John S. Butler has been the fire chief for Fairfax County, Virginia, since September 2018. He formerly served as fire chief for Howard County, Maryland, and was the first fire chief to have held every rank within that department, retiring in 2018 after 25 years. Chief Butler is a nationally registered paramedic, holds a master’s degree from Johns Hopkins University, as well as certificates from Harvard University, the National Fire Academy Executive Fire Officer Program, and IAFC Fire Service Executive Development Institute (FSEDI). He co-chairs the IAFC’s Diversity Executive Leadership Program (iDELP). Chief Butler holds CFO, CEMSO, CTO, and FM designations awarded by the Commission on Professional Credentialing. Chief Butler is a commissioner on the Commission on Fire Accreditation International (CFAI) and is a member of the National Fire Academy Board of Visitors. He is a retired U.S. Marine Corps Gunnery Sergeant with over 20 years of active and reserve duty, including two combat action tours.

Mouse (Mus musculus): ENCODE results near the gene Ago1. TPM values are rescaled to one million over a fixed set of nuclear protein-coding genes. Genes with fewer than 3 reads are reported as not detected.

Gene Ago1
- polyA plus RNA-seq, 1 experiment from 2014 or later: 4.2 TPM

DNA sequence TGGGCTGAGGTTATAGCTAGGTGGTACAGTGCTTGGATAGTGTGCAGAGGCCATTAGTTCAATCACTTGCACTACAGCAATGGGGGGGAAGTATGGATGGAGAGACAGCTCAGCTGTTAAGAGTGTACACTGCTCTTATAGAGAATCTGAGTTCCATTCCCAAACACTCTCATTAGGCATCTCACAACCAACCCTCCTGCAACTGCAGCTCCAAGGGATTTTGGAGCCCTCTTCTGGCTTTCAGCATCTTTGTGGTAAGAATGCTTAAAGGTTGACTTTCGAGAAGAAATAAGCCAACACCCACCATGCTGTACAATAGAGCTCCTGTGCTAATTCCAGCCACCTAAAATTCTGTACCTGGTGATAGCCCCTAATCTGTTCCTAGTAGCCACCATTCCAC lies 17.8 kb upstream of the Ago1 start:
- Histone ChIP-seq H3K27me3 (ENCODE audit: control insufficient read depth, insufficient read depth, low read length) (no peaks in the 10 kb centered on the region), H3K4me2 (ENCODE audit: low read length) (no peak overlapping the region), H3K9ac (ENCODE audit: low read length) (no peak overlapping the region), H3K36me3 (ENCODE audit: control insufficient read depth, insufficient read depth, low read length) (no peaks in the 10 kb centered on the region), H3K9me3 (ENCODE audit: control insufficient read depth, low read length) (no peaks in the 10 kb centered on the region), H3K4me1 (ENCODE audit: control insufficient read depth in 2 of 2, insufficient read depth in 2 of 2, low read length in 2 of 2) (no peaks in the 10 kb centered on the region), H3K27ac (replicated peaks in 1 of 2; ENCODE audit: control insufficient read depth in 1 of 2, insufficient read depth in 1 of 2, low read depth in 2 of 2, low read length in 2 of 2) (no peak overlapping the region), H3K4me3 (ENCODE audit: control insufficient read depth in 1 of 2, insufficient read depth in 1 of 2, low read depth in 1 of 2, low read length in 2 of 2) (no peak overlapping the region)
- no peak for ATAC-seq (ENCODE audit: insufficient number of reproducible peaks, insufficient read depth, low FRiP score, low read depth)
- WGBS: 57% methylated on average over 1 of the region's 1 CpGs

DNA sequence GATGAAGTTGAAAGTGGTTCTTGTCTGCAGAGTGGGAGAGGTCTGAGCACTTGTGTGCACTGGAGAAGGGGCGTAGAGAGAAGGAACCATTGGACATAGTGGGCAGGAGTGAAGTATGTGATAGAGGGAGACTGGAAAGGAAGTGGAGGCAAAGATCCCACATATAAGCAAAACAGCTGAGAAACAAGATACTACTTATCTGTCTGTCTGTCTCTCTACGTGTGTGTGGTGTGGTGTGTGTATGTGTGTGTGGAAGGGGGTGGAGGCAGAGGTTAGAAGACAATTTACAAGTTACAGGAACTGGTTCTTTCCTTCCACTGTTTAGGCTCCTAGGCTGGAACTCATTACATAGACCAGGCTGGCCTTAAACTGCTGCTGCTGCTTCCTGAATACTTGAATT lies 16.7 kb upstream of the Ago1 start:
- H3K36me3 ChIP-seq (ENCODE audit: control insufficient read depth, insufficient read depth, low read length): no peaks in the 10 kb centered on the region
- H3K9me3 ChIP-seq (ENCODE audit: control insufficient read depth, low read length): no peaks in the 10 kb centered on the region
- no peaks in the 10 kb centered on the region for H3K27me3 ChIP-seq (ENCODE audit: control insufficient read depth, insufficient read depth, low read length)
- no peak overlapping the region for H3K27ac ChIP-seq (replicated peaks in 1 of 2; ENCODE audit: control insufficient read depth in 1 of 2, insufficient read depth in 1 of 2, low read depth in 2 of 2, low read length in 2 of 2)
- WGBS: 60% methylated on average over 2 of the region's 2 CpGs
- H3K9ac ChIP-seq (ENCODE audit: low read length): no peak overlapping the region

IAFC Second Vice President: Josh Waldo / Bozeman, MT FD

Chief Josh Waldo was appointed as the 13th fire chief of the Bozeman Fire Department on August 24, 2015. In his role as fire chief, Chief Waldo oversees the day to day operational planning and community risk reduction efforts of 49 employees, working out of three fire stations. Prior to his arrival in Bozeman, Chief Waldo served as the deputy fire chief of the Oak Ridge Fire Department in Oak Ridge, TN from 2007-2015 and served with the Marlow Volunteer Fire Department from 2001-2015. Chief Waldo holds a bachelor’s degree from Eastern Kentucky University in Fire Science Engineering and Technology and a master’s degree from Eastern Kentucky University in Safety, Security, and Emergency Management. Chief Waldo is a graduate of the National Fire Academy’s Executive Fire Officer Program and holds three professional designations from the Center for Public Safety Excellence (CPSE). Chief Waldo was the recipient of 2017 CPSE Ambassador of the Year award and was selected as the 2013 Tennessee Fire Educator of the Year. Aside from his duties as fire chief, Waldo currently serves as the Chairman of the International Association of Fire Chiefs Program Planning Committee, sits on the Board of Directors for the Montana State Fire Chiefs Association, serves on the Western Fire Chiefs Association Board of Directors, and has served as a peer reviewer for the CPSE Commission for Professional Credentialing since 2013. Chief Waldo has authored numerous professional articles, served as a technical advisor for fire service textbooks and standards, and presented educational lectures and seminars across the country. Chief Waldo is married to his wife Cindy, and they have a son, Wyatt.